Like Gilliland, Dwight Alexander ’84 started supporting Carleton as soon as he could (in his case, as a brand-new graduate with $1 to the Alumni Annual Fund). He also felt a drive to do more, particularly to help African American students gain access to a Carleton education, so last year he created an endowed scholarship in his family’s name. “Ensuring that Carleton continues to have diversity is important to me,” he says. “Having different opinions, different cultures, and different socioeconomic backgrounds gives you a greater perspective, and getting that as early in life as possible impacts not only your career, but also your community.”

Today the Alexander Family Endowed Scholarship is supporting Kenya Cooper ’21, who’s already well versed in affecting her community. On the heels of a tumultuous spring term, the former president of the Black Student Alliance decided to act to lift up her peers. Along with submitting to college leadership a list of demands that she and the BSA drafted, Cooper also decided to send care packages — complete with tea, candy, a stress ball, a journal, and more — to all of Carleton’s Black students, then spread out across the country. To supplement food aid the Dean of Students Office supplied through the Student Emergency Fund, Cooper and her peers also created the BSA 4U Fund to give additional financial support to Black students experiencing hardships due to COVID-19.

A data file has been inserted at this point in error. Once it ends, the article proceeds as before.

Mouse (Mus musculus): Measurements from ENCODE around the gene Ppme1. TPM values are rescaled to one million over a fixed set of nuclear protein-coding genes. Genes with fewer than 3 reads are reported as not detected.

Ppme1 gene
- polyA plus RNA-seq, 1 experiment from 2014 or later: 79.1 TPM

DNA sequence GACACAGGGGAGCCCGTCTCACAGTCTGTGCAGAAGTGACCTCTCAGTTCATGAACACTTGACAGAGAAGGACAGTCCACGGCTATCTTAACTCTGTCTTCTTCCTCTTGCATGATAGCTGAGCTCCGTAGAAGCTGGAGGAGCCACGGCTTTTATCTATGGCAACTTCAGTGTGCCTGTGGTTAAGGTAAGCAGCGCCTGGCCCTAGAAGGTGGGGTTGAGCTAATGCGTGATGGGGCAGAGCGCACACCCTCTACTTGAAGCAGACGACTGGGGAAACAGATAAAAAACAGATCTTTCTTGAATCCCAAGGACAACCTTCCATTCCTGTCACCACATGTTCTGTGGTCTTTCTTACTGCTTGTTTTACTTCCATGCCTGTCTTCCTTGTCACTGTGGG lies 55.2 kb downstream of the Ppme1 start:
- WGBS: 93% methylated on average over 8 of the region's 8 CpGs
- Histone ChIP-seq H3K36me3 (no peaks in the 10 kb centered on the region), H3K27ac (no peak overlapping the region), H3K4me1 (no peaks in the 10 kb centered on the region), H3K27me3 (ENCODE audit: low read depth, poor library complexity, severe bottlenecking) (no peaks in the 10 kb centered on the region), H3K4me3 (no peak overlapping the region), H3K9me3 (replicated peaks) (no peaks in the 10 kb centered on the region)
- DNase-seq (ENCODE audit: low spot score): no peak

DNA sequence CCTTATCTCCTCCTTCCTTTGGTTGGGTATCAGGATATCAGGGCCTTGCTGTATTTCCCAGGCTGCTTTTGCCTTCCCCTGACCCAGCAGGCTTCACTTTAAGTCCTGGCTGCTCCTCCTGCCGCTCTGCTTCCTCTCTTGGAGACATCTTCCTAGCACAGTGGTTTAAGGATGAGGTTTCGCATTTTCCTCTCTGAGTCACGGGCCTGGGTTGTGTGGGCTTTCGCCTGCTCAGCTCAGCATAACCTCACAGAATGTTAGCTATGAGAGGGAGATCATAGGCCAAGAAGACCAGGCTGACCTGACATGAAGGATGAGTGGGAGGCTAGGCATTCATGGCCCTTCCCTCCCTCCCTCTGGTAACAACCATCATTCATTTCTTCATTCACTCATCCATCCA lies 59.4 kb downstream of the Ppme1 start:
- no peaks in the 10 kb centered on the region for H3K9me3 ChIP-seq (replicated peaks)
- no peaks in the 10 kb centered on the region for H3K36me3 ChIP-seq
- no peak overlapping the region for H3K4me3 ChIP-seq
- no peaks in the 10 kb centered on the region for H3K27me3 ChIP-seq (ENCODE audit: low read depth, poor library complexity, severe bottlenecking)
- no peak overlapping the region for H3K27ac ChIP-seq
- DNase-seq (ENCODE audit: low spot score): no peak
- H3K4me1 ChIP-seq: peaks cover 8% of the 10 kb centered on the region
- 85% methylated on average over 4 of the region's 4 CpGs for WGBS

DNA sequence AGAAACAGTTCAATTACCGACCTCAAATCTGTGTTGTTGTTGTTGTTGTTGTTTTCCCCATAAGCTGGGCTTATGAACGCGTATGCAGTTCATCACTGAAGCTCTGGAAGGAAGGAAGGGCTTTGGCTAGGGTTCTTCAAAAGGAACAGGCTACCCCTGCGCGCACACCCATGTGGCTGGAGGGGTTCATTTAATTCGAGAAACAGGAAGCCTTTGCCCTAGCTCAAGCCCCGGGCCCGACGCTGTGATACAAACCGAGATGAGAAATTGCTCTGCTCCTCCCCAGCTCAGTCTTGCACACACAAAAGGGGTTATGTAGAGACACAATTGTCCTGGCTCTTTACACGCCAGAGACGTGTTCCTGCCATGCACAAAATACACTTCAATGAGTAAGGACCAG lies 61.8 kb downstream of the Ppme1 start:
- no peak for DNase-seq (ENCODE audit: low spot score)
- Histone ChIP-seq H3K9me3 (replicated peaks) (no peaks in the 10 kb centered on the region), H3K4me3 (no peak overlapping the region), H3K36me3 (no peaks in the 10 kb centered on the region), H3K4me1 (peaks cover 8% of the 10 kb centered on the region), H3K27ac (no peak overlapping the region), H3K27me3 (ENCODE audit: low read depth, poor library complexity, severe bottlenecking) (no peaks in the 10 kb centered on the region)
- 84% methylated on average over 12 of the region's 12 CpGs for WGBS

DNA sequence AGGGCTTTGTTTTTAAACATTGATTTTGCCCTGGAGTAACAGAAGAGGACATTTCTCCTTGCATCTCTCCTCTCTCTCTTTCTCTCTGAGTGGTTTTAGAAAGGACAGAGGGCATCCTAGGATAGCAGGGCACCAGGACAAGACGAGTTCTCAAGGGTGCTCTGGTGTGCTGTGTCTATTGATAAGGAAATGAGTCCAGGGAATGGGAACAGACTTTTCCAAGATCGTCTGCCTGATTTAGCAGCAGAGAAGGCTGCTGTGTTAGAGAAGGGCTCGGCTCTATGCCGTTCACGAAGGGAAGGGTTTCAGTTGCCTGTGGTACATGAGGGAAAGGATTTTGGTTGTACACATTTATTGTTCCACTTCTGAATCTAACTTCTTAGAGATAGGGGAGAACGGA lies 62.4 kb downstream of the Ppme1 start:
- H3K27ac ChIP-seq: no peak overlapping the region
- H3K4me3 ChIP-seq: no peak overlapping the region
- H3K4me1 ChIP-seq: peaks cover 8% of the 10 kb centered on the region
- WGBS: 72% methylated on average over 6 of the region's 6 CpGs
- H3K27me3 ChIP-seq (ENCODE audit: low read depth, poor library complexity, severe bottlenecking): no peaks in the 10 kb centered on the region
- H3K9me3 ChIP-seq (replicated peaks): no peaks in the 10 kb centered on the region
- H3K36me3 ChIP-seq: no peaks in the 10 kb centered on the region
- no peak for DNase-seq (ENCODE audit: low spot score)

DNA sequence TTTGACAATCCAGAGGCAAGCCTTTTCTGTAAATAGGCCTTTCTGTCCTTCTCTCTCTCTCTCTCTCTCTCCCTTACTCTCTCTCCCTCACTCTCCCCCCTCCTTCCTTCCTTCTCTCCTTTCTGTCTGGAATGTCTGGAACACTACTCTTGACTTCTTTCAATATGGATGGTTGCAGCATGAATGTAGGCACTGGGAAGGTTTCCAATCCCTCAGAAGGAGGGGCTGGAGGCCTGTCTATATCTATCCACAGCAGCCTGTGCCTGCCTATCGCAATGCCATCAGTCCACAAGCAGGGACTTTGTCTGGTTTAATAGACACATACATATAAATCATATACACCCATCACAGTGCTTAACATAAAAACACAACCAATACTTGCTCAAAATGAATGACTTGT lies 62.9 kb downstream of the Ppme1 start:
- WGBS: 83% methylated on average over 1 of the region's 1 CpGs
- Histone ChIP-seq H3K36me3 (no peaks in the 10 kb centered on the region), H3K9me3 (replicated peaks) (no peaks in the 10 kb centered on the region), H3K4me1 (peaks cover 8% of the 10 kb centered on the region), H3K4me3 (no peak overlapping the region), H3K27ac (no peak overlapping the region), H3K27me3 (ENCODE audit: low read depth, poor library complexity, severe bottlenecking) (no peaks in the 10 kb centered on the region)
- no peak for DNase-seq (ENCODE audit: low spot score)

“I love giving back to the Black community,” Cooper says. “Sometimes people may feel like their story isn’t good enough, or it may feel like you’re drowning in white noise, but it’s important to make sure your stories are heard.”

Or, as the late Carleton professor and US senator Paul Wellstone once said, Never separate the life you live from the words you speak. This quote, Alexander says, changed the trajectory of his life and is the reason for his gift. “I want others to have a Carleton experience similar to the one I had so they can spread their wings and achieve.”

In Full Bloom

Nicholas Puzak ’37, his wife, Virginia, and Karryn Leake ’22